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I have a raspberry and a fan for it. But fan is noisy and I want to start it only when CPU temperature is about some value.

Fan needs 300mA and 5V.

I use this scheme:

scheme

I use a 2N5551L transistor. Its current gain is 80. When I apply a voltage to the blue wire, the current on the base is 2.7mA, but the fan gets about 50mA, when he should get at least 2.7 * 80 = 216 mA. I used 1K resistor, but I was trying to use a 100 Om resistor, but current on the fun still was too small. I don't want to try smaller resistanse, because the current on raspberry GPIO will be too big. Do you know how to fix it?

Later I want to control fan speed using PWM. Scheme will be similar, but I will replace slable 3.3V with hardware PWM. Will it work?

EDITED: I founded that when fan is disconnected, voltage on the diode is 5V, but when I connect It, voltage is only 3V

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  • \$\begingroup\$ Welcome to EE.SE. Please draw a schematic. \$\endgroup\$
    – winny
    Jun 18 at 13:19
  • \$\begingroup\$ The transistor is rated at 300mA continuous so you are at its max. When using it as a switch the Hfe does not have much effect. I generally use a gain of 10 for hard switching, 20 for soft switching. A MOSFET or darlington transistor would work better but realize with the darlington you will lose about 1.4V across the transistor instead of the 0.7 you now lose. This is just a guess as I do not read frizzys. \$\endgroup\$
    – Gil
    Jun 18 at 22:42
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You need to read the datasheet carefully. The 2N5551 is not a very good choice for this. The minimum gain is indeed 80, but only at 10mA and with 5V Vce. You would prefer it have a few hundred mV Vce (well saturated) and the current should be around 300mA. Let's check the typical hFE curve:

enter image description here

Oops- depending on junction temperature, at 300mA we're looking at a typical (some units will be worse, some better) hFE of around 10, give or take. So you'd need to feed the base perhaps 100mA to get good saturation. Not practical.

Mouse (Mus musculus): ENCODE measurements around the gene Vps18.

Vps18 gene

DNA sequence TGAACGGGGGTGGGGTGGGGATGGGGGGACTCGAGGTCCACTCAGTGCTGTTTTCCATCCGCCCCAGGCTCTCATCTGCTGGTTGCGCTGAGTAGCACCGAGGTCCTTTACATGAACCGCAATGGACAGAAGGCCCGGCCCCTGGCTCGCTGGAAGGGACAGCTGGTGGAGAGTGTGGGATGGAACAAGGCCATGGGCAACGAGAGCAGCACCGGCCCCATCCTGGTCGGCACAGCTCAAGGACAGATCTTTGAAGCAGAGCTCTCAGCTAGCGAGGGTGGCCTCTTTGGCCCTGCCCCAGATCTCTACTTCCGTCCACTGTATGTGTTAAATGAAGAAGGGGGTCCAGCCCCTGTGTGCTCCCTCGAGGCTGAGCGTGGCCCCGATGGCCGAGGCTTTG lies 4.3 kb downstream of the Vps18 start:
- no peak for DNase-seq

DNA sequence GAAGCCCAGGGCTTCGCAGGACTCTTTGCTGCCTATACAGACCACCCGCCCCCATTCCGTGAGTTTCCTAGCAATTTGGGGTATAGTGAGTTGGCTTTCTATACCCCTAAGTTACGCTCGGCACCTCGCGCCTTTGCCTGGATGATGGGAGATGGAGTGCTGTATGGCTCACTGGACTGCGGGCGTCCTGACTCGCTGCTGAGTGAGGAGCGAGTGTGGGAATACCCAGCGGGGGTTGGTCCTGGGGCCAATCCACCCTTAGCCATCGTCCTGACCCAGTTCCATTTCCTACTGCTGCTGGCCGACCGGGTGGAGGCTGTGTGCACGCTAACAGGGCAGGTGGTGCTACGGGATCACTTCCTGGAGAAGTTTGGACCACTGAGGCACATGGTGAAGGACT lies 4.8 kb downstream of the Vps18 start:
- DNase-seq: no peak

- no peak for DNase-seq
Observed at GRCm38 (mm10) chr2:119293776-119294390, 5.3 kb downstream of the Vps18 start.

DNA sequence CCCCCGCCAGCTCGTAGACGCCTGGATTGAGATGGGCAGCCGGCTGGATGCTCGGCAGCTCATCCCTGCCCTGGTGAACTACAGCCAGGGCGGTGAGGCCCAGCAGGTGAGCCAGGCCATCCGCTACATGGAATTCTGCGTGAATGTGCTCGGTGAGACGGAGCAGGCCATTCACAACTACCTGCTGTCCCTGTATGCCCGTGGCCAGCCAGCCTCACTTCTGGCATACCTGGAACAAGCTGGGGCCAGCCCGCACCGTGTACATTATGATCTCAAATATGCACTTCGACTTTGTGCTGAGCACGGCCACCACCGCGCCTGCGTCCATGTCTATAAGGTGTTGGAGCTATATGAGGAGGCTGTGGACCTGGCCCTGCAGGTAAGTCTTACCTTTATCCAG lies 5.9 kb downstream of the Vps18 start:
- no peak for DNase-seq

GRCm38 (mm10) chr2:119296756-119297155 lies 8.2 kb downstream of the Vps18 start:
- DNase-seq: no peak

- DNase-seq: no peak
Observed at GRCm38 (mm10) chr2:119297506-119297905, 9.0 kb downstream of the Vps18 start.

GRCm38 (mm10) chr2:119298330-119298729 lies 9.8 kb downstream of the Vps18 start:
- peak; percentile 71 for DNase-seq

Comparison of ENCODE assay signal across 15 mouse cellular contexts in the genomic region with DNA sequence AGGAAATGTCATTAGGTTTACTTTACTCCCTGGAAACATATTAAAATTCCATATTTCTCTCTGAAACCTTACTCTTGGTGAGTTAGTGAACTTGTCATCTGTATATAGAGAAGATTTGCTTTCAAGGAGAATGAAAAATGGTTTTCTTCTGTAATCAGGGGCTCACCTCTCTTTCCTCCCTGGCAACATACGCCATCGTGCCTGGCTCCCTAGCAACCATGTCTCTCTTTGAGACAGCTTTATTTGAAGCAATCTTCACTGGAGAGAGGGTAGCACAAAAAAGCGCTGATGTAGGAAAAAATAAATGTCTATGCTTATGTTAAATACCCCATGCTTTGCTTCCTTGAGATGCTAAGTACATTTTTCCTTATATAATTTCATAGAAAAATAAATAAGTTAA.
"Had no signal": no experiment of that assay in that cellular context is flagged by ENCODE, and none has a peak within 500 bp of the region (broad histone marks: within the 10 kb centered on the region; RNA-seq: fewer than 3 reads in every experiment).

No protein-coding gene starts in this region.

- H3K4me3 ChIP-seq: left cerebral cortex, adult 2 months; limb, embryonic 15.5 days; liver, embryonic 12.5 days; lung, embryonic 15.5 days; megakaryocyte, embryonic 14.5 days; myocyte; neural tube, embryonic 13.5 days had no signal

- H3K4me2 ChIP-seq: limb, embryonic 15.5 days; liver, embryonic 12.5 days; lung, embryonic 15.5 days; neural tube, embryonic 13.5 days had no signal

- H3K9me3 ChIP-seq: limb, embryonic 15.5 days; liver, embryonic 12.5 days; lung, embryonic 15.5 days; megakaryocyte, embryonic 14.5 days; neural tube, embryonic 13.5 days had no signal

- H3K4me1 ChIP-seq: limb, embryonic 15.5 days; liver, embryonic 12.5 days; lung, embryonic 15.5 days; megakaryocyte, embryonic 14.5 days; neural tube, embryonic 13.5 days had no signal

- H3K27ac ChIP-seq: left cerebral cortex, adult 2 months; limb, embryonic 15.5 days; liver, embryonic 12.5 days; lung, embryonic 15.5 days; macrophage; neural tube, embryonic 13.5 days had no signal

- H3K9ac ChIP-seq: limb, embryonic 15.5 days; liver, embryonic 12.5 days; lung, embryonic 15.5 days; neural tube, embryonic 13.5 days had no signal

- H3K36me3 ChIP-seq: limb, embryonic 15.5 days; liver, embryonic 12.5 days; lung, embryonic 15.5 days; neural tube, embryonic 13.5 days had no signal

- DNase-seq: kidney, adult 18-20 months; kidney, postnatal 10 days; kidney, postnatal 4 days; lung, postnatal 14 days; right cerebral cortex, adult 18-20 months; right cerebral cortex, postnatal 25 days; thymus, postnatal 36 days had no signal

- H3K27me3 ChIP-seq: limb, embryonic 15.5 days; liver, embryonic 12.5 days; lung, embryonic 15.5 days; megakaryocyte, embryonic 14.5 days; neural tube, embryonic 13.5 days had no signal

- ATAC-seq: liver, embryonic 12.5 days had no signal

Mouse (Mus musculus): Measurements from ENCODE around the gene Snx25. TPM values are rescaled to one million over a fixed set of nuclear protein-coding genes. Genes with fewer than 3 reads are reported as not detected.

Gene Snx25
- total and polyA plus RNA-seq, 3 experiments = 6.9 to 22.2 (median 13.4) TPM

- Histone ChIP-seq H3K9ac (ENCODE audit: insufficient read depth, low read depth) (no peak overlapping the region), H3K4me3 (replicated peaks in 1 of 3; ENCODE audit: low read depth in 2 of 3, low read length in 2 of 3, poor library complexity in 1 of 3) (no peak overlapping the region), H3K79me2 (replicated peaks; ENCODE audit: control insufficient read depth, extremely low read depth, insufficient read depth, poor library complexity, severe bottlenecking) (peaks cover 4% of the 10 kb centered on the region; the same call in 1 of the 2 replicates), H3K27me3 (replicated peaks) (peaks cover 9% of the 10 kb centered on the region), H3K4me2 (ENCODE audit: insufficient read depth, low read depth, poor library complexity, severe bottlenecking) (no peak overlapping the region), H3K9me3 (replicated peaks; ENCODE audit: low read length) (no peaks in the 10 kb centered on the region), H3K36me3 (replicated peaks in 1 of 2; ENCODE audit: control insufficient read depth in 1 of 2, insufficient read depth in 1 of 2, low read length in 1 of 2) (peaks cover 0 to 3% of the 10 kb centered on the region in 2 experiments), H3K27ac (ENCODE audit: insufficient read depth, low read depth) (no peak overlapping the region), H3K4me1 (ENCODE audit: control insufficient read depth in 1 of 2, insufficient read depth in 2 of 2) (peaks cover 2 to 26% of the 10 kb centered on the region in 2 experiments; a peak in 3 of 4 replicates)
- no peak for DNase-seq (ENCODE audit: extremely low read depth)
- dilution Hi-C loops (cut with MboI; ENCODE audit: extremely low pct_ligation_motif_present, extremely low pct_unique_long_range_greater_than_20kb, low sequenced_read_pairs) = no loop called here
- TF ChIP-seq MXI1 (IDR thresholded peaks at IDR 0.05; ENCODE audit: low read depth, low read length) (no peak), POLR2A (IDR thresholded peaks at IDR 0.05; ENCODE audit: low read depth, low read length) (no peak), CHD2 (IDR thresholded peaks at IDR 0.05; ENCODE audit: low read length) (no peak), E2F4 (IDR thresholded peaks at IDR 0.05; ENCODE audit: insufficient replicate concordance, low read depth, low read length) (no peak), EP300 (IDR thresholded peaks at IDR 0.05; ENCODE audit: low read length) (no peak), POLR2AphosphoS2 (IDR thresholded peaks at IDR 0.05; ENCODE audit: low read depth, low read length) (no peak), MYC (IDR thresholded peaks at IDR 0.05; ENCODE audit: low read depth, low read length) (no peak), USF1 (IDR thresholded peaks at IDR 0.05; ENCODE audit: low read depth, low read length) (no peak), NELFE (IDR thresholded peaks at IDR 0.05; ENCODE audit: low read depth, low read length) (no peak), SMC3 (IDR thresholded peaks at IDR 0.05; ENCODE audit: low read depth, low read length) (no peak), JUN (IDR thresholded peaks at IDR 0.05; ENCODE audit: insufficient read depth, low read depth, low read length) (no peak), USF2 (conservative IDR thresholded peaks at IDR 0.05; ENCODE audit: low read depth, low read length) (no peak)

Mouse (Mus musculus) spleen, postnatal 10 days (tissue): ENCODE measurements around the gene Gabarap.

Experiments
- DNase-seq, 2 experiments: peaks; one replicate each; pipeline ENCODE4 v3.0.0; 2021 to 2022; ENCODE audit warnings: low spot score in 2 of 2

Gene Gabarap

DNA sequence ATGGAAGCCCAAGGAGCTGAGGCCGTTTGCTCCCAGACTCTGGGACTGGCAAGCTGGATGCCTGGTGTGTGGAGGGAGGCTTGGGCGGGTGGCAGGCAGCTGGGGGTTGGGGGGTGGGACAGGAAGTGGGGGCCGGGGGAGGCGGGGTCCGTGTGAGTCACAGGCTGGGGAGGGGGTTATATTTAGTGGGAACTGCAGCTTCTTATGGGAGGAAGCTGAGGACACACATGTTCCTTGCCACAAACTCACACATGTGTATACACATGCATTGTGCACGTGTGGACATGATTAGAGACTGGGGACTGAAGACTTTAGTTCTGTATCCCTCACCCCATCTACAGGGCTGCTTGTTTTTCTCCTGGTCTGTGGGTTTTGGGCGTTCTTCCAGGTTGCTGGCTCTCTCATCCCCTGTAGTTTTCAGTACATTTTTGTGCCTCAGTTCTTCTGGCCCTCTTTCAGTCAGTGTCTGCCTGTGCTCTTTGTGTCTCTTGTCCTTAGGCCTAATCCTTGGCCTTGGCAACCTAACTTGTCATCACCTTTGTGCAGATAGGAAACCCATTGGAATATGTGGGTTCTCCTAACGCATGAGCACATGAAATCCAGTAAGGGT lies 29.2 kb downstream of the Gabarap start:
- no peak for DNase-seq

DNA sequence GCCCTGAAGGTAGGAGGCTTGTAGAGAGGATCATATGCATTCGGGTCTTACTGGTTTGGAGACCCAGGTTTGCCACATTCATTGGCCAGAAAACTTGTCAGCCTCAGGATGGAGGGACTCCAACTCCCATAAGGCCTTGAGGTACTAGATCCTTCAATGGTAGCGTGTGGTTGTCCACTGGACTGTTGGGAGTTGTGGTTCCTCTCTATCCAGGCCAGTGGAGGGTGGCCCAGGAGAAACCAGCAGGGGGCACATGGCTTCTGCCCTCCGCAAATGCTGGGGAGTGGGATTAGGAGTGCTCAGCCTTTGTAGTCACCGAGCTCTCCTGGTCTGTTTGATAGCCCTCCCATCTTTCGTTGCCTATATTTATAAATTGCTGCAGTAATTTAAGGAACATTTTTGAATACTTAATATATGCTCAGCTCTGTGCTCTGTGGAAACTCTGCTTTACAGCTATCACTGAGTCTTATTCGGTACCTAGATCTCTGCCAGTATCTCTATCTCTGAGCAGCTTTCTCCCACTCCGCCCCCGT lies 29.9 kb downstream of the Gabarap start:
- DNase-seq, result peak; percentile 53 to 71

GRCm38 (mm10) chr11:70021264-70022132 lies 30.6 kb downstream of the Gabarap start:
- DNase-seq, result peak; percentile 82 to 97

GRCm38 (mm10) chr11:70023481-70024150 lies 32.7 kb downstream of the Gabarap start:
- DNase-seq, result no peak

You could use a beefier BJT or a MOSFET to do this. Something like a BC337 or 2N4401 with a fair bit of base current (maybe 15mA), or a tiny SOT23 MOSFET such as AO3400.

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  • \$\begingroup\$ If this is the only transistor the asker has on hand, a Darlington pair would overcome the problem, though. \$\endgroup\$
    – Hearth
    Jun 18 at 13:25
  • \$\begingroup\$ @Hearth It adds a new problem of the high voltage drop though- more than one Vbe, so likely in the 1V range. \$\endgroup\$ Jun 18 at 13:27
  • \$\begingroup\$ The fan may work well enough on 4~4.2 volts; I don't have any way to know. The obvious answer would be a MOSFET or a better BJT, of course, as you note; I just remember my hobbyist days of trying to make do with the transistors I had. \$\endgroup\$
    – Hearth
    Jun 18 at 13:31
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    \$\begingroup\$ @Hearth Seems quite a shame to waste a low-hFE but high-voltage (160Vceo) transistor on a high-hFE but low voltage application. \$\endgroup\$ Jun 18 at 13:33
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Using a schematics is much more practical than a wiring diagram:

schematic

simulate this circuit – Schematic created using CircuitLab

I don't see anything strange with your design But I don't know which 2N5551L you are using. Some models of that transistor have the pin swapped. That might explain your strange behavior.

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The fan needs 5V, but you only offer it 4.3V. Why? Because the bipolar transistor BE diode steals away 0.7V.

Check what current the fan draws when connected to a 4.3V bench supply.

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    \$\begingroup\$ No. The B-E junction has nothing to do directly with Vce(sat). \$\endgroup\$ Jun 18 at 13:23
  • \$\begingroup\$ @SpehroPefhany I was about to comment this myself, but with the caveat that depending on the pinout, this may be an emitter follower, which would drop the voltage by Vbe. Another answer notes that some manufacturers have different pinouts on this transistor. \$\endgroup\$
    – Hearth
    Jun 18 at 13:24
  • \$\begingroup\$ @Hearth If the wiring diagram and transistor type (NPN) are correct, I don't see how you get a working emitter follower out of that. \$\endgroup\$ Jun 18 at 13:31
  • \$\begingroup\$ @SpehroPefhany I'm not familiar with the pinout of the raspberry pi. \$\endgroup\$
    – Hearth
    Jun 18 at 13:32
  • \$\begingroup\$ I founded that when fan is disconnected voltage on the diode is 5V, but when I connect It voltage is only 3V \$\endgroup\$
    – Д Т
    Jun 18 at 13:37

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